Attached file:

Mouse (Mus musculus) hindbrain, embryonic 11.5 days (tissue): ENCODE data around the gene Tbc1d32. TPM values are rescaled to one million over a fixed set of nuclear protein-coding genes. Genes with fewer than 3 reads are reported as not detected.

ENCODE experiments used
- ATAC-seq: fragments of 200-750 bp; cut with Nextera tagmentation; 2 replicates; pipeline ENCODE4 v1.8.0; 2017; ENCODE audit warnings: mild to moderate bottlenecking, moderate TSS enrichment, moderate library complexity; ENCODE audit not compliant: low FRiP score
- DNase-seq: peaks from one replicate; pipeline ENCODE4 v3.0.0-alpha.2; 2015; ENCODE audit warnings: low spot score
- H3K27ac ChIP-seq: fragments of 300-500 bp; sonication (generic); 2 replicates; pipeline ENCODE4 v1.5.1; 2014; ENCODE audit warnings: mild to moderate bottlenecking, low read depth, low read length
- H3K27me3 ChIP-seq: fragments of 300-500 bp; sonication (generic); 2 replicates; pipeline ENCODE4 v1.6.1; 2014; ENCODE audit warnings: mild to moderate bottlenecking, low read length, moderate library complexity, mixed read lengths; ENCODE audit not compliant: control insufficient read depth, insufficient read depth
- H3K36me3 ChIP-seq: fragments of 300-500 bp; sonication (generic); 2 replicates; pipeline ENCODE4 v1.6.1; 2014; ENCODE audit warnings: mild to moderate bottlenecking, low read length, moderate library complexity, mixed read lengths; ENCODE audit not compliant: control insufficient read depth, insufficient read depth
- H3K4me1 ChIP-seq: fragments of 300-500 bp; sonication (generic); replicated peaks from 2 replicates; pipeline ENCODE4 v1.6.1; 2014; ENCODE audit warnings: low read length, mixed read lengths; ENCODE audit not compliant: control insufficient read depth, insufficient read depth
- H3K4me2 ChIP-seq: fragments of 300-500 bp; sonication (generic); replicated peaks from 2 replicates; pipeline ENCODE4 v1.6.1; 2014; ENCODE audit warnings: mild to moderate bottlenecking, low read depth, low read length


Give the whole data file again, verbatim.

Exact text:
Mouse (Mus musculus) hindbrain, embryonic 11.5 days (tissue): ENCODE data around the gene Tbc1d32. TPM values are rescaled to one million over a fixed set of nuclear protein-coding genes. Genes with fewer than 3 reads are reported as not detected.

ENCODE experiments used
- ATAC-seq: fragments of 200-750 bp; cut with Nextera tagmentation; 2 replicates; pipeline ENCODE4 v1.8.0; 2017; ENCODE audit warnings: mild to moderate bottlenecking, moderate TSS enrichment, moderate library complexity; ENCODE audit not compliant: low FRiP score
- DNase-seq: peaks from one replicate; pipeline ENCODE4 v3.0.0-alpha.2; 2015; ENCODE audit warnings: low spot score
- H3K27ac ChIP-seq: fragments of 300-500 bp; sonication (generic); 2 replicates; pipeline ENCODE4 v1.5.1; 2014; ENCODE audit warnings: mild to moderate bottlenecking, low read depth, low read length
- H3K27me3 ChIP-seq: fragments of 300-500 bp; sonication (generic); 2 replicates; pipeline ENCODE4 v1.6.1; 2014; ENCODE audit warnings: mild to moderate bottlenecking, low read length, moderate library complexity, mixed read lengths; ENCODE audit not compliant: control insufficient read depth, insufficient read depth
- H3K36me3 ChIP-seq: fragments of 300-500 bp; sonication (generic); 2 replicates; pipeline ENCODE4 v1.6.1; 2014; ENCODE audit warnings: mild to moderate bottlenecking, low read length, moderate library complexity, mixed read lengths; ENCODE audit not compliant: control insufficient read depth, insufficient read depth
- H3K4me1 ChIP-seq: fragments of 300-500 bp; sonication (generic); replicated peaks from 2 replicates; pipeline ENCODE4 v1.6.1; 2014; ENCODE audit warnings: low read length, mixed read lengths; ENCODE audit not compliant: control insufficient read depth, insufficient read depth
- H3K4me2 ChIP-seq: fragments of 300-500 bp; sonication (generic); replicated peaks from 2 replicates; pipeline ENCODE4 v1.6.1; 2014; ENCODE audit warnings: mild to moderate bottlenecking, low read depth, low read length